All three colours added to the dye pot
Almost immediately, I knew something was not going to go right. If you look closely, the blue is very fizzy... that was the reaction from when I added the blue tablet to the water that had vinegar in it. It hissed and bubbled and spit at me. And it started to spread out and take over all the other colours.  "What not to do #2"... too much acid.... The spot that looks purple was from where the blue was taking over the red. In fact, you can't see any red in there at all, but I know I put in a red tablet.  I hoped that maybe a little more time would help...

After a few minutes
Time did not help... the water was bubbling under the yarn, causing anything under it to move around, mix and take over.  Where there was supposed to be yellow, the blue and red had already mixed together, and when they hit the yellow, I got a nasty looking brown

Then I did something really silly... "what not to do #3"... I decided that I was going to move the yarn a bit to see what was going on underneath.  I saw the rolling boil of the water, and then watched as the blue and yellow mixed and completely took over the yarn
My rainbow dream go up in steam....
I turned off the pot pulled the yarn out, put it in a bowl to cool and walked away, deflated. My dreams of the perfect multi-colour yarn had gone down the drain. Or at least they were about to, when I dumped the dye stock.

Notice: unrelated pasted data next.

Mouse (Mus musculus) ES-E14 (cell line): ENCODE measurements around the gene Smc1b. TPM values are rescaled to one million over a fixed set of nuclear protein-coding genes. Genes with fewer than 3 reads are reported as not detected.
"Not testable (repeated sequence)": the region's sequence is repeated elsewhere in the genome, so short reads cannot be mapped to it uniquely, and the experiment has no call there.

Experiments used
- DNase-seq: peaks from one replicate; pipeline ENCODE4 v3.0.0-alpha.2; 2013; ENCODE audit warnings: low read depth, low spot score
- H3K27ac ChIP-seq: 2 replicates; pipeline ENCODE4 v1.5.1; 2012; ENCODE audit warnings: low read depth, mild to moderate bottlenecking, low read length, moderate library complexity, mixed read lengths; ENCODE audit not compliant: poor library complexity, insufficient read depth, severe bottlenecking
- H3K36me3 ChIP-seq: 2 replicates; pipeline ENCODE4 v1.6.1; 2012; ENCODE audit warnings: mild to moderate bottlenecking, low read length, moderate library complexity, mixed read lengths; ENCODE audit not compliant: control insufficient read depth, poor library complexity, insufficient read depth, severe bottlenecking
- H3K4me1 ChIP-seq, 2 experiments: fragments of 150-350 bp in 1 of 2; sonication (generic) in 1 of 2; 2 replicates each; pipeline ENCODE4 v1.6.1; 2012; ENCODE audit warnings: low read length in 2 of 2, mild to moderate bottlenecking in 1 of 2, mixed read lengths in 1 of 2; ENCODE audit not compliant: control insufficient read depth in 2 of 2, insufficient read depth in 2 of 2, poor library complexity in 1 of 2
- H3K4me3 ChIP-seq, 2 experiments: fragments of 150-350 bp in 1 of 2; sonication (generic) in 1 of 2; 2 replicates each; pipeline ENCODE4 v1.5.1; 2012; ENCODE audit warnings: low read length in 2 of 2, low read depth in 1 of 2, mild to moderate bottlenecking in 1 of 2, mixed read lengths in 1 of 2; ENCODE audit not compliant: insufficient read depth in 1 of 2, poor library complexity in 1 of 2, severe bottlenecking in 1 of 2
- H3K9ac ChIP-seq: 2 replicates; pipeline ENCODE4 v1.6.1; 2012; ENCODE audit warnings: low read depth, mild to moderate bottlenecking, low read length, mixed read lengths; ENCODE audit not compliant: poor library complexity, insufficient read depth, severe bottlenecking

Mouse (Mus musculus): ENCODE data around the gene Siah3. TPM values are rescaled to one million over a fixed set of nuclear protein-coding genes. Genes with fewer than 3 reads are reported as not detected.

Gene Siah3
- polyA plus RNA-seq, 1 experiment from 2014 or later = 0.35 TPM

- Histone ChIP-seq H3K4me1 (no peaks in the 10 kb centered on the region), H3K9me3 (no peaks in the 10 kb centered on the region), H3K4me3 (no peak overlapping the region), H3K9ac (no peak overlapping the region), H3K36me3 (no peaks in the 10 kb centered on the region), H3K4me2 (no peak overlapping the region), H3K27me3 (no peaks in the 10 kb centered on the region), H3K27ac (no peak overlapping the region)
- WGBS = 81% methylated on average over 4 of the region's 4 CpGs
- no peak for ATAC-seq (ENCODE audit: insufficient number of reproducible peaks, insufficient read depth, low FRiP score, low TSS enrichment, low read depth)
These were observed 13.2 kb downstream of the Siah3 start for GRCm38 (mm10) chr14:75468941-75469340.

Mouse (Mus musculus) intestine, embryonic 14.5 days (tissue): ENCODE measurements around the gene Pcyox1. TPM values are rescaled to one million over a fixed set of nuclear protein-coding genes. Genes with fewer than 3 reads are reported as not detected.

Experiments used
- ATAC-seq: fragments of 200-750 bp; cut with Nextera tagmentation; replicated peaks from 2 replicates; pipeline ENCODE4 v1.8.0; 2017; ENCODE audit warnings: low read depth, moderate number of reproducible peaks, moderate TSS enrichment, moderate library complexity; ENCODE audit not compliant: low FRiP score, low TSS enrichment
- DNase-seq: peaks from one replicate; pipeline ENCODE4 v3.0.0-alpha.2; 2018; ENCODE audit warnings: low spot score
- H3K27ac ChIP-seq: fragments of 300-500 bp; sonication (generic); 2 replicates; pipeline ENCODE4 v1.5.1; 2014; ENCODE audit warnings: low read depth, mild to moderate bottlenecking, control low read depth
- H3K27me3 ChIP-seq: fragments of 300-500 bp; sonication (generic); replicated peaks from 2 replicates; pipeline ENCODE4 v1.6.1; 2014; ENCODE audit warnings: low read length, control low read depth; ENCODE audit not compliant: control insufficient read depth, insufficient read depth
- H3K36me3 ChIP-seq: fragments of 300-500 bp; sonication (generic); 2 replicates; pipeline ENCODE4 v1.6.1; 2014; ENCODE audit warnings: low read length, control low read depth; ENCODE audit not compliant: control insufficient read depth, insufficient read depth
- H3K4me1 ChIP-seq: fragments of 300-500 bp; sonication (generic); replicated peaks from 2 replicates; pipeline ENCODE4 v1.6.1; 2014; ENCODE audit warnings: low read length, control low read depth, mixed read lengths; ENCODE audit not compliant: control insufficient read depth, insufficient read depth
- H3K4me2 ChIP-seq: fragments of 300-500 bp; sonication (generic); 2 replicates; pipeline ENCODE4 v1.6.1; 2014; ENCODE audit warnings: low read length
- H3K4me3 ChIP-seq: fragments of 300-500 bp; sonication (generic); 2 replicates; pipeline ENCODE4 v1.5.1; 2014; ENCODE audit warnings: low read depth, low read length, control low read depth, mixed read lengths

My failed experiment, sitting in a bowel while I tried to find my pride...
The purple was nice, as was some of the brighter green, but the remaining yellow had produced what appeared to be a nasty brown. The damage was already done, so I figured I might as well just finish the yarn.  Washed it, rinsed it and got it ready to dry
The wet dye... A couple of pretty spots, but also a couple of pretty gross looking spots
After I dried it, it didn't like quite as horrendous as I thought it would. It was still not what I was expecting at all, but it looked like maybe it would have some promise.  What were nasty brown spots on the dark yarn had dried to sort of light green/dark yellow spots, and there were not as many of them as I had though. In fact, most of the yarn was a rather pleasing green, with an equally pleasing purple.
Once it was dry, the colours were not as horrific as I thought
I caked it up and put the picture on my Ravelry stash page. At the time I was also posting my new dyeing skills on Facebook, so this fail was out there for the world to see.
Dried and caked, ready to knit with